Edit #63-64: Updated RTSS input latency disclaimer with new test results in "G-Sync Input Latency & Optimal Settings" section, and corrected both "Optimal G-Sync Settings" and "In-game vs. External Framerate Limiters" paragraphs to reflect this.
Last edited by jorimt on 25 Jan 2017, 11:12, edited 62 times in total.
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Re: G-Sync 101 w/Chart (WIP)

Postby Sparky » 19 Nov 2016, 17:24

Did you test the "minimum refresh range" part? As far as I understood, it would just keep repeating the frame until it got a new one.
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Re: G-Sync 101 w/Chart (WIP)

Postby jorimt » 19 Nov 2016, 18:29

There is very in-depth article/video where they tested the minimum refresh range with an oscilloscope:
https://www.pcper.com/reviews/Graphics-Cards/Dissecting-G-Sync-and-FreeSync-How-Technologies-Differ

G-Sync works differently, doubling the refresh rate and inserting duplicate frames starting at around the 37 FPS mark. This continues until the game frame rate hits 19/20 FPS where a third frame is inserted and the refresh rate is increased again. The result is the dashed line representing the effective experience of G-Sync.

Image

I predominately based my wording on your past comments in the other thread, and the above link. If I'm phrasing something incorrectly, by all means let me know, and I will amend it.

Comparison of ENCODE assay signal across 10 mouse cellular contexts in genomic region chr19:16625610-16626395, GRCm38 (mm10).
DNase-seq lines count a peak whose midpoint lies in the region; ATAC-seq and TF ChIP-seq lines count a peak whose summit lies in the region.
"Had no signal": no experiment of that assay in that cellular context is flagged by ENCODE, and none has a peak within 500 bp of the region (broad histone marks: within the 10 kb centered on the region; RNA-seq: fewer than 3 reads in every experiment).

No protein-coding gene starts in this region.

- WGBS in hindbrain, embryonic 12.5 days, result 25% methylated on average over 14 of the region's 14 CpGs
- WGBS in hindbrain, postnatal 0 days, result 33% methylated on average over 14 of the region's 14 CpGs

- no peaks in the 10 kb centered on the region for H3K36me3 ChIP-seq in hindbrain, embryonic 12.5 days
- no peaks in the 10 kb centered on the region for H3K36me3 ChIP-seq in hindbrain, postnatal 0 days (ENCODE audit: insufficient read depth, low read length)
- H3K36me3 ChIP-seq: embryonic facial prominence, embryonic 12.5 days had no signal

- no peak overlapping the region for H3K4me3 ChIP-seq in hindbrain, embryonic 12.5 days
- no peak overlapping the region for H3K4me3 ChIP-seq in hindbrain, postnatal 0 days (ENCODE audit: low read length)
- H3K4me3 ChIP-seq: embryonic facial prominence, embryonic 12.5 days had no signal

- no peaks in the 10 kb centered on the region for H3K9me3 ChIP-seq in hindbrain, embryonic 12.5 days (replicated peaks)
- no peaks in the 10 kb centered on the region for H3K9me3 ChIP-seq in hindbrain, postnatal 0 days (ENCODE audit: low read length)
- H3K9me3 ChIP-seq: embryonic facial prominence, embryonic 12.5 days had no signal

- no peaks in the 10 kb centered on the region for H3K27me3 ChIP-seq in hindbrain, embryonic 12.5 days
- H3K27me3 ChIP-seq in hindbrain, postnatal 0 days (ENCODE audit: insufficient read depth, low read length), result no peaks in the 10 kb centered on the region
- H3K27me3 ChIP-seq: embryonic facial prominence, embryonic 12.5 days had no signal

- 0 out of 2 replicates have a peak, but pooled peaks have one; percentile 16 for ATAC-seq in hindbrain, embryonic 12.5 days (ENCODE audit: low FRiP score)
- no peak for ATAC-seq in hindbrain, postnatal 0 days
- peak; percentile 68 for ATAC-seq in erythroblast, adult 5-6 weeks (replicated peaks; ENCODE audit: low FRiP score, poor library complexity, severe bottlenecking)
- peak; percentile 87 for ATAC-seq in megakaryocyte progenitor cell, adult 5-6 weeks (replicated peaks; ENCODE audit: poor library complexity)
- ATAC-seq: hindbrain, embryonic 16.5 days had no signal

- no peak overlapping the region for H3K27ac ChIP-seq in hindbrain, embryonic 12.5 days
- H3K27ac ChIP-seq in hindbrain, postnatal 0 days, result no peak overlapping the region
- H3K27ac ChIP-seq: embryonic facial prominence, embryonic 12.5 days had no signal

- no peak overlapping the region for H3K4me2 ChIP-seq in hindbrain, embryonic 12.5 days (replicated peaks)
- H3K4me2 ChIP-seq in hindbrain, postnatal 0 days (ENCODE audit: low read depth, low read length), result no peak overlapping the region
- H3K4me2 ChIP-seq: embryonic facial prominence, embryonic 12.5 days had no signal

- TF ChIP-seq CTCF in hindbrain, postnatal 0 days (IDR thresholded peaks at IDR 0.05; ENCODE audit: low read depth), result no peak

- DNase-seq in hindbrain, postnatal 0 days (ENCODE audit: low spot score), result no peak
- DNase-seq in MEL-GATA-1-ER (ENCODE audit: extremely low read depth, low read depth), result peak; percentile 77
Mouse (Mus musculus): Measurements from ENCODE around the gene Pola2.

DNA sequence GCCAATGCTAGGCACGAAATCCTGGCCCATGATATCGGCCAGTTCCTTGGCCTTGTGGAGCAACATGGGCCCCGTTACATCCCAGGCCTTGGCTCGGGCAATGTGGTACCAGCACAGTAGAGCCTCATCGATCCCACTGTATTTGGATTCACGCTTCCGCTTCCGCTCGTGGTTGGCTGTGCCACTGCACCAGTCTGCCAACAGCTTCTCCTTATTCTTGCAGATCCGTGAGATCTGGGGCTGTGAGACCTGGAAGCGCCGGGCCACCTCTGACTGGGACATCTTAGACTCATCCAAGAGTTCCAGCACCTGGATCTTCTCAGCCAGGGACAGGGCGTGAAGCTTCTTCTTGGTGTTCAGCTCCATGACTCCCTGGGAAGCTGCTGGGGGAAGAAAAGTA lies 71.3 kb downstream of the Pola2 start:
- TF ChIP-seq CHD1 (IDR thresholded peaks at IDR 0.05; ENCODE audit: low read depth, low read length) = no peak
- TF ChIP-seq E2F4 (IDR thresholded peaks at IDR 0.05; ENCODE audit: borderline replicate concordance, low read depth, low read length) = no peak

Edit #1: I re-read the article/re-watched the video, and made a few corrections. Let me know if it needs more.
Edit #2: Second link with even more information: https://www.pcper.com/reviews/Displays/AMD-FreeSync-First-Impressions-and-Technical-Discussion/Inside-and-Outside-VRR-Wind
Edit #3: Straight from the source: https://youtu.be/2Fi1QHhdqV4?t=41m21s
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Re: G-Sync 101 w/Chart (WIP)

Postby sekta » 22 Nov 2016, 03:11

I'm not so sure about your 165 Hz VSYNC-Off optimal scenario. Ever since they made the VSYNC option configurable, I have had to settle on the same FPS range as your 144 Hz findings in order to fix the screen tearing, 120-125 FPS limit.

My monitor is an Acer XB271HU, native refresh rate is 144 Hz and overclockable to 150, 155, 160, and 165 Hz.
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Re: G-Sync 101 w/Chart (WIP)

Postby lexlazootin » 22 Nov 2016, 04:21

It's probably because they don't adjust the vertical timings.

That bottom of screen tear is dependent on the Vertical Timing and how taxing the game is to render.
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Re: G-Sync 101 w/Chart (WIP)

Postby Sparky » 22 Nov 2016, 05:49

I might suggest a few changes to that graphic:

0-1 fps: Remove from the graph

0 through 30~40 fps: Panel self refresh. Monitor repeats frames at a multiple of framerate, so that the next frame can still be displayed on time. This assumes a frame will take approximately as long as the previous frame, so individual frames may be delayed by up to 1/max refresh or tear if the frametime is changing or inconsistent. (basically about 7 out of 25ms are taken up by the self-refresh, so you have about 9ms leeway on either side of the frametime to avoid a tear/delay)

30~40 through monitor's maximum refresh rate: Inside VRR window. Monitor displays new frame when it finishes.

High framerates within VRR window(I would avoid putting numbers in for this, as it varies with game): If any single frame finishes faster than 1/max refresh rate while the average framerate is below the max refresh rate, it either gets delayed to the start of the next refresh(v sync/fast sync on), or it causes a tear(vsync off).
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Re: G-Sync 101 w/Chart (WIP)